Coming out in Cambridge

Coming out can be hard, but we can all make it easier, says Cärlchen Jupp.


It’s that time of year again when lots of new and not so new faces pile into Cambridge and ruin the city council’s best laid roadwork plans. And amongst all those fresh faces will be a hell of a lot of gays, perhaps coming to terms with that for the first time. And one thing we could do is make Cambridge the best place in the world to be out.

Which might sound a bit old – isn’t it like that already? Well in some ways it is, and for those of us who take the most appallingly scary plunge of our life, Cambridge is like the Elysium fields the other side.

But there are still too many people who just don’t feel comfortable to do so, either because of pressure from home or religion, or sometimes more depressingly from so-called enlightened university friends, even if it just careless words or ‘lad’ behaviour. I know plenty of ‘lads’ who like other lads – so why is it a problem? It isn’t, of course; it might just help if we remembered that occasionally.

Having said that, it’s a touch frightening that I’m grotesque.

At least that’s what the moral leader of over a million Scots has told me, albeit indirectly, and it seems a bit much really. I mean, I’ve never burnt someone for believing something very slightly different, which is surely a wee bit more ‘shaming’.

Not to mention the most recent scandals dogging (forgive me) our Catholic friends – for that organisation to shoot out an opinion on sex is a pretty dangerous thing to do, particularly when it’s quite so hate-filled and violently offensive.

But let me leave the brain-numbingly obvious point that the church should butt out of civil affairs if they can’t constructively engage for one moment and look at it from a slightly different angle. We have a Conservative Party which (although somewhat under duress) is bringing in gay marriage, a Deputy PM who might just keep a promise, and, most fantastically of all, kids who at school now feel comfortable enough to come out. In the UK, it’s finally becoming ‘ok to be gay’.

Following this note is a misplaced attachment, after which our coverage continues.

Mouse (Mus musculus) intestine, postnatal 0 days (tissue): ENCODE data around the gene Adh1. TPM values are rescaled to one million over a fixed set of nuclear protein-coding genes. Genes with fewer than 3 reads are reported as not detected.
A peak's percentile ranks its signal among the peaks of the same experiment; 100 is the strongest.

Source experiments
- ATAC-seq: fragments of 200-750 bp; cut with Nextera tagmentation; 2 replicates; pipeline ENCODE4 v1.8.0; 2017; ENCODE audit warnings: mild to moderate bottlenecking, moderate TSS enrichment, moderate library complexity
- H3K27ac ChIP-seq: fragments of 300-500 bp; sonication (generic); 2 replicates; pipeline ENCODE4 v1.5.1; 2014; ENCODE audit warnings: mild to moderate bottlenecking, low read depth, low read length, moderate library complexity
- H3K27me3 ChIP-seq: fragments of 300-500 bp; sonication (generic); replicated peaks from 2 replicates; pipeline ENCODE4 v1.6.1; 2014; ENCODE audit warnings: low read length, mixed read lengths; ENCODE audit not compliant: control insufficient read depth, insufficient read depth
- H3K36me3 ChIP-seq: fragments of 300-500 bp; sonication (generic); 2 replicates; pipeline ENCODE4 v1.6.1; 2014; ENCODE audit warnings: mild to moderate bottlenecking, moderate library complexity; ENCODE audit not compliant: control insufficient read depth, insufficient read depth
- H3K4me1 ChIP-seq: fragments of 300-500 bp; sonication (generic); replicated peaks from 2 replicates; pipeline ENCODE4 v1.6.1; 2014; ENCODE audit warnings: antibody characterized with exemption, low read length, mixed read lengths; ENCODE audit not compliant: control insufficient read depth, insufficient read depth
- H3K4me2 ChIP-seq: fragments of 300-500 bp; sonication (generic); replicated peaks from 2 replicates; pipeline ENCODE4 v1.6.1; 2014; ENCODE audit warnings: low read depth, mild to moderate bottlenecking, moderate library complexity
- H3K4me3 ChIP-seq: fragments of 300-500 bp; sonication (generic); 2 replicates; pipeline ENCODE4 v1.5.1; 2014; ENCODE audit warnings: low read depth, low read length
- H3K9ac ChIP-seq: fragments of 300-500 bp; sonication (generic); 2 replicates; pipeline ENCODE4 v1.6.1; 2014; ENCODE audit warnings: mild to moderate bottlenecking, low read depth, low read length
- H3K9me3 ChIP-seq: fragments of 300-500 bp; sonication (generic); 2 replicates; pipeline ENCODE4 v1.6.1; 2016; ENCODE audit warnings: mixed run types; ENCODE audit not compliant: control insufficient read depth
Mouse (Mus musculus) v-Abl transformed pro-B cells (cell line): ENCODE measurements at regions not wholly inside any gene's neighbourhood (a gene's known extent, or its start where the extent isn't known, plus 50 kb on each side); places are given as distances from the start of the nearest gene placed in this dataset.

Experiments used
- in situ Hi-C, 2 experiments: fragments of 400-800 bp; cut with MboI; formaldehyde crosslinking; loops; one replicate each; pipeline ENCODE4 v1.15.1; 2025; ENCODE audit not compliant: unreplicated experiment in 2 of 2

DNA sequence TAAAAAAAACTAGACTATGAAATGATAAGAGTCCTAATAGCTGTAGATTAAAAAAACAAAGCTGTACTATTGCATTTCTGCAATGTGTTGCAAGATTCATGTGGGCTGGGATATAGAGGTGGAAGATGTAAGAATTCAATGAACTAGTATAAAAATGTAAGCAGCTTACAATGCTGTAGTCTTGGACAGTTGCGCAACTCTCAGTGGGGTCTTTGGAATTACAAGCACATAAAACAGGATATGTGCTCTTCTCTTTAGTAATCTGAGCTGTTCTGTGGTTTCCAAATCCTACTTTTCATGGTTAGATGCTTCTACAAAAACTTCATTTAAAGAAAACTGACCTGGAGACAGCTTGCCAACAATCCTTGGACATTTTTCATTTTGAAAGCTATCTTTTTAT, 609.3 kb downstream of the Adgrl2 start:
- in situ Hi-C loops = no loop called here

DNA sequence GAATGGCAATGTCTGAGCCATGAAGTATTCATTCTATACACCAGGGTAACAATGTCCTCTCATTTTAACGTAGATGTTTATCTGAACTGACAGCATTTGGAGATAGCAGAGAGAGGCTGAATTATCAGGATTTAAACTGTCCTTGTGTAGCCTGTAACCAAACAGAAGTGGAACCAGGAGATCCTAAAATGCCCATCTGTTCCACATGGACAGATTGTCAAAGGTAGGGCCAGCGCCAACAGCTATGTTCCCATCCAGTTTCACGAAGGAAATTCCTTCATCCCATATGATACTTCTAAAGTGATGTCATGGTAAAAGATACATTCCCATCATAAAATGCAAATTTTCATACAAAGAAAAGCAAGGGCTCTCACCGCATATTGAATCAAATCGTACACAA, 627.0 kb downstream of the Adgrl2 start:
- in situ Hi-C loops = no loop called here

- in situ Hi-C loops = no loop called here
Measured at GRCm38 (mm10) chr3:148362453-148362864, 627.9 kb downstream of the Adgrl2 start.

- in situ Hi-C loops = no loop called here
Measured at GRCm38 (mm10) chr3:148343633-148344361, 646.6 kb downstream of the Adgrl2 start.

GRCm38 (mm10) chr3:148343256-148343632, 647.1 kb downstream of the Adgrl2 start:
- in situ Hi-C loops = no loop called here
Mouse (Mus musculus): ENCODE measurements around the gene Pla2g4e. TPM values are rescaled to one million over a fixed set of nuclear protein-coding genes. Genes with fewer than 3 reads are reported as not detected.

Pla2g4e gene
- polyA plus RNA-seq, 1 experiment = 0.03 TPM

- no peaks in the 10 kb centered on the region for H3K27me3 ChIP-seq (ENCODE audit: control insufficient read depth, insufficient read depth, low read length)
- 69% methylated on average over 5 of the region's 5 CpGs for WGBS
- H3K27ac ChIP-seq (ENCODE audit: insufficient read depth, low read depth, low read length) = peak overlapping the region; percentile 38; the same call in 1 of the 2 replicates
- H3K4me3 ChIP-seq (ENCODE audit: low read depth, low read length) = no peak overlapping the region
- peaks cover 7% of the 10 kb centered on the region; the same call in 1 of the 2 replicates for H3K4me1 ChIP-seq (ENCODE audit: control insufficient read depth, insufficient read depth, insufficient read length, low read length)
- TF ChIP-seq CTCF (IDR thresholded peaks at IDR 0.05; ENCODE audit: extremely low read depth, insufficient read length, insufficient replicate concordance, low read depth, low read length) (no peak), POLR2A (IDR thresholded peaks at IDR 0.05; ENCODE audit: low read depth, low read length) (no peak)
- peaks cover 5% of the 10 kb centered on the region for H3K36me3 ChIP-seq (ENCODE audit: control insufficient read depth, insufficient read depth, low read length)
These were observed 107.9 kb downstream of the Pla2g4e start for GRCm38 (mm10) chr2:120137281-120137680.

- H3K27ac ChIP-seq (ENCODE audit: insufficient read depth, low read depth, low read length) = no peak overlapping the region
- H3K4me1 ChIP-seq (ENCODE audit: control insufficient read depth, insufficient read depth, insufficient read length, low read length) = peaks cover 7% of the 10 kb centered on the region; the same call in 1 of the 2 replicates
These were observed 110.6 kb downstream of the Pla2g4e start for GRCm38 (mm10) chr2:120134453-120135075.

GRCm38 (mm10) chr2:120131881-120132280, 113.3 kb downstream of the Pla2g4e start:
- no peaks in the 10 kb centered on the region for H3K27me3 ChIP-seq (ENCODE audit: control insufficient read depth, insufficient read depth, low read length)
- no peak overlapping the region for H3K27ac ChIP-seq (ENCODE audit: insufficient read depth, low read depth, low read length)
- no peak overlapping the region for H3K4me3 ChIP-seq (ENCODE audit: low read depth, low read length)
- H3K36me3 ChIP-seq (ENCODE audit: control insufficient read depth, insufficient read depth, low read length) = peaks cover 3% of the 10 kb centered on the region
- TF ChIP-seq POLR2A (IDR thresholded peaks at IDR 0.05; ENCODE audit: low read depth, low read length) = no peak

Which it obviously is. It doesn’t take a first class scientist (which I cannot be accused of being) to sit down with a first class ethicist (experience here proves I most certainly am not) to realise that being gay is just part of life, doesn’t harm others, provides just as much love as ‘normal’ people do, and that bigotry over the issue is just that – mindless, nonsensical, incomprehensible crap. Even if you dress it up in robes and a mitre, and parade around with a fictional part of a saint’s middle finger.

So we’ve come a long way, but there is a still a hell of a long way to go. Even when I was at school it would have been very dangerous to come out; indeed, I remember a particularly charming, spoilt and fairly thick classmate of mine who had the brilliant idea of postering the school with pictures of me, wonderfully originally stating ‘I’m gay’ in huge capitals, once he’d heard the rumours.

He didn’t manage it, partially because he wasn’t bright enough to work a printer, but I remember being very scared indeed, not least because I hadn’t had a hair-cut, and the picture was clearly of my bad side.

There are a few things we can do about it, and by ‘we’ I mean everyone – you don’t have to be gay to give a shit; in fact, a lot of straight people have helped me find out all kinds of new and exciting parts of being gay myself, shall we say. But we take the first steps with our friends, by really making it cool whether they are gay, straight, bi or who cares.

So Freshers, and those who haven’t come out yet amongst all years; Cambridge really is a bloody good place to be gay. You can’t not be gay in life, even if you attend an evangelical conversion course; all you can be is not out, or not comfortable in yourself. Which is crazy in a place like this.

In fact, it sometimes seems that being gay almost makes you part of the majority. Not everyone comes out in the same way or at the same time, but from someone who was scared even to think that I might be bisexual, it’s the best and most liberating and most comfortable thing you could ever do.

It’s not easy, but then nor is running a marathon – I know, I watched one once. And at times it might be shit, and you might feel the worse you’ve ever felt – but you don’t need to do it alone; remember, lots of us have been through it and have a fair idea of what it’s like – and want to help you.

And in the meantime, the vicious bastards, who want you to feel guilty about it, and want to perpetuate mind-numbingly stupid prejudice against people, for what they do with their genitals and who they love, can take a copy of the Daily Mail and shove it – they might even enjoy it.